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Over the past year, there have been an alarming number of high profile data breaches of customer cardholder and personal information through compromises of retail Point-of-Sale (POS) systems. In December 2013, retail giant Target revealed that a breach of their Point-of-Sale systems in the early weeks of the holiday shopping season had compromised the personal data of as many 110 million customers, including the information needed to duplicate credit/debit cards.
Despite heightened awareness of the vulnerability of POS and the impact of POS breaches, 2014 has been a banner year for hacker attacks on POS. As each month has rolled by, the “body count” has piled up: Michaels, Neiman Marcus, PF Chang and Sally Beauty all reporting compromises to their POS and the loss of cardholder and customer personal information.
Then in August, a deluge. After Homeland Security warned of the Backoff malware that targets POS, there has been a flood of high profile POS compromise revelations. The US Secret Service has reported that at least 1,000 retailers have been compromised by Backoff and that the 7 largest makers of Point-of-Sale systems report having their customer systems infected. Breaches at the UPS Store and 2 of the largest owners of Supermarket chains, Supervalu and AB Acquisition are just a few of the large retailers believed compromised by Backoff.
In September the wave continued with a monster breach at Home Depot. The highly respected blog krebsonsecurity.com reported that banks have been that a large number of counterfeit credit cards were already available on the black-market that are connected to a breach of Home Depot POS.
And it hasn’t stopped. Dairy Queen and Staples have been revealed to be victims in recent weeks.
Are you going to be next?
The Target data breach provides an example of how severe the impact can be of a compromised POS system. In August, Target revealed that it had spent $148 million dollars in the second quarter, on top of $200 million in the first quarter, in cleaning up the immediate problem, such as cleaning the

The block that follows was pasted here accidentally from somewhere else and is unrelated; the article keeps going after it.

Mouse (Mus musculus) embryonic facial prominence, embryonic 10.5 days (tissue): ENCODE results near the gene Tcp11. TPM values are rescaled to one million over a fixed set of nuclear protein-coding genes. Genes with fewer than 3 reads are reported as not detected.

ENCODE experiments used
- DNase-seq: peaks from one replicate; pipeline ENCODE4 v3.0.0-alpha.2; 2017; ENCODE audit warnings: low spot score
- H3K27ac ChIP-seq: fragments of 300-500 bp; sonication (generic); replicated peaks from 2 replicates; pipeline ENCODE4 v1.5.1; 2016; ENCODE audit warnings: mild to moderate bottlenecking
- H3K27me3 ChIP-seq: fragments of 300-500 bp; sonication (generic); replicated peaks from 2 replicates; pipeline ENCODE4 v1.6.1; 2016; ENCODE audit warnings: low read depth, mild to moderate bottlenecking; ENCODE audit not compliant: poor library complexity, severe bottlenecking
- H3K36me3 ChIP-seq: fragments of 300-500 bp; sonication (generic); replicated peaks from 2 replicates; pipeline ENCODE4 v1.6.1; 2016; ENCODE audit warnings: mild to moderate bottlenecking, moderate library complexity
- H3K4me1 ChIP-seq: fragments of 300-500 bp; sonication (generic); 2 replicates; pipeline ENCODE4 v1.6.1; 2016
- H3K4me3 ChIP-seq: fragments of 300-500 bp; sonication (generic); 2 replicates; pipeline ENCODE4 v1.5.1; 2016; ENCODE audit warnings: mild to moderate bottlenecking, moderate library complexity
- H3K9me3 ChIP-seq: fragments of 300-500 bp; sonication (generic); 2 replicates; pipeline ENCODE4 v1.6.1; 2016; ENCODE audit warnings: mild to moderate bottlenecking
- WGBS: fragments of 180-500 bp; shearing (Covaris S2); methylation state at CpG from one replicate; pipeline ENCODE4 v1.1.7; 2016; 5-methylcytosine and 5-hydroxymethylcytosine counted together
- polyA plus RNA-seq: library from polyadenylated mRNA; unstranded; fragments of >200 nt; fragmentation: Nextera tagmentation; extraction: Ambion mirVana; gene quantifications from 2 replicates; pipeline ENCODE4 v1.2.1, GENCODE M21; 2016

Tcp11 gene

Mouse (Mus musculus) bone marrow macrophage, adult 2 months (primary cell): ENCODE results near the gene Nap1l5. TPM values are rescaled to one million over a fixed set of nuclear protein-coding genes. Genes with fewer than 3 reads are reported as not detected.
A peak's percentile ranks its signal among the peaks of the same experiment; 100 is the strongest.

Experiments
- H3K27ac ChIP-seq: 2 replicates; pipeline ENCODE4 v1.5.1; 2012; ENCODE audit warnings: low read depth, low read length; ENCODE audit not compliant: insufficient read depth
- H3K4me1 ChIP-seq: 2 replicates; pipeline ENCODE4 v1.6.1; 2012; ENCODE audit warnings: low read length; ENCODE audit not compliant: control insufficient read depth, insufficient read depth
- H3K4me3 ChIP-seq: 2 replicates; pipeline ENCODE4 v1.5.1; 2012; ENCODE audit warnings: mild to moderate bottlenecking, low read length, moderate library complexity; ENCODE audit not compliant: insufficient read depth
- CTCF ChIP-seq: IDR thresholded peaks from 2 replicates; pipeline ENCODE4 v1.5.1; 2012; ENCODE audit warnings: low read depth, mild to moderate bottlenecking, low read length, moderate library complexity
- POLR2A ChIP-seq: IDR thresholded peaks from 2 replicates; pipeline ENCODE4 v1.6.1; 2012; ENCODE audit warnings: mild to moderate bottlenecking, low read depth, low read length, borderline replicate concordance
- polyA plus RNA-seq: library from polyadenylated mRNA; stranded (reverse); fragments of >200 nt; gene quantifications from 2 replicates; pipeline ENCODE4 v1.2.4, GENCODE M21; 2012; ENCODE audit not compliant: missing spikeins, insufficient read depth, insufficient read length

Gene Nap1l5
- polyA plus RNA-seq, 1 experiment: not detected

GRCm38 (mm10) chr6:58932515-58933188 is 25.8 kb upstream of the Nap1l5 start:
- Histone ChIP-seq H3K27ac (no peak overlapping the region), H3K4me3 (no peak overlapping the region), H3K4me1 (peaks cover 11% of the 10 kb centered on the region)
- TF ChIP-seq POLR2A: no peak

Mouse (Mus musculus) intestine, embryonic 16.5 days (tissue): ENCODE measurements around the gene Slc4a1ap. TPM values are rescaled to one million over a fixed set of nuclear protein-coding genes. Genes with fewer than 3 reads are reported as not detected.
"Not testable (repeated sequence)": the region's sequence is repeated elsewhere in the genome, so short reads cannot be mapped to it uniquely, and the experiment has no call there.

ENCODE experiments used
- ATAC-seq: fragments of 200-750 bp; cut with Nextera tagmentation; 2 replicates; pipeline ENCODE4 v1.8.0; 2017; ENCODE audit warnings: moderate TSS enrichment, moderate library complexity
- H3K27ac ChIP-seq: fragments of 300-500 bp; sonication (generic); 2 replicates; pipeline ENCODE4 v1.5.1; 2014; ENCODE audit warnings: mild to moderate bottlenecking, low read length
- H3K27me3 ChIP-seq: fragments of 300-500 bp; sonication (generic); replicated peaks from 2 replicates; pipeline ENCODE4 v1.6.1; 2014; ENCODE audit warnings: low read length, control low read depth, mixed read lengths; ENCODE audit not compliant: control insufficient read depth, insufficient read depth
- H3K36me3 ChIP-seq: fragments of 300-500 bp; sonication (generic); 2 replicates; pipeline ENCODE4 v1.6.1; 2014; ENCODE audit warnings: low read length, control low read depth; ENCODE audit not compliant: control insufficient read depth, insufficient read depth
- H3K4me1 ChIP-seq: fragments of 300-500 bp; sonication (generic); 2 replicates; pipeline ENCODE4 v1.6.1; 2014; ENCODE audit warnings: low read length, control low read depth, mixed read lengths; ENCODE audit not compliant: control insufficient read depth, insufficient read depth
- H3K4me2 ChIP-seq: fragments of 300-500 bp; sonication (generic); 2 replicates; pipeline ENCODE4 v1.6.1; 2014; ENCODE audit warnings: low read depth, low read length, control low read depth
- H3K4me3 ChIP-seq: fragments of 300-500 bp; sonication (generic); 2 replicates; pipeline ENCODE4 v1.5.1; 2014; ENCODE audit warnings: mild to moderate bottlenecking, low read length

malware from the network, reissuing cards and offering customer’s free identity theft services.
While this is offset by a $38 million insurance policy against such events, this does not include Target’s exposure to financial losses incurred by the cardholders and the issuing authorities. Target is currently defending itself against numerous law suits claiming billions of dollars in damages from the POS breach. In the aftermath of the breach, Target experienced a decline in the stock price and in year over year sales. While it is difficult to correlate, a loss of consumer confidence due to the breach is clearly a concern.
Shortly after the breach was revealed, Target’s Chief Information Officer resigned. In May, its Chief Executive Officer stepped down, at least partly due to the fallout from the breach. You can only imagine the impact that this incident and the leadership turmoil have had on the rest of Target’s Information Technology and Business organization.
Do you want to be dealing with such a situation in your organization?
Most POS systems consist of desktop computer running the Windows operating system and several POS devices directly connected. Windows is a well understood and high profile target for hackers. In too many cases, the POS computer is treated like all other desktops on the operator’s network, with the standard endpoint protection of antivirus software and personal firewall.
The traditional approach to protecting endpoints focuses on detecting threats. The leaves most endpoint security vulnerable to zero day malware, where the threat has not yet been discovered by the vendor and their signature files not yet updated. Malware creators are very good at modifying the files of known malware so that, for a time, they will be undetected as a threat.
BlackPOS, the malware used in the Target Data breach, was “in the wild” at least 3 months before being discovered and most antivirus systems could be updated to deal with it. According to Verizon’s 2014 Data Breach Report, 85% of POS intrusions compromised the target for more than 2 weeks before being detected. By the time the malware is discovered it may be too late.
Comodo’ solution to the POS crisis is to begin with a radical assumption: All endpoints can be compromised, therefore your application must be able to run safely in a compromised environment. We built SecureBox to be fortress in which your application can operate normally even when the landscape is overrun with malicious programs.
Unlike existing security solutions that seek to protect POS software by protecting the host system, Comodo SecureBox assumes the host will always be vulnerable and zealously protects the application itself. SecureBox inverts the traditional security approaches by running critical applications inside a dedicated, security hardened container which cannot be modified by any other processes which are running. The core containerization technology is augmented with key-logger protection, AV scanning, Memory Scraping protection, remote takeover protection and Anti-SSL sniffing to transform existing POS computers into truly secure Point of Sale platform.
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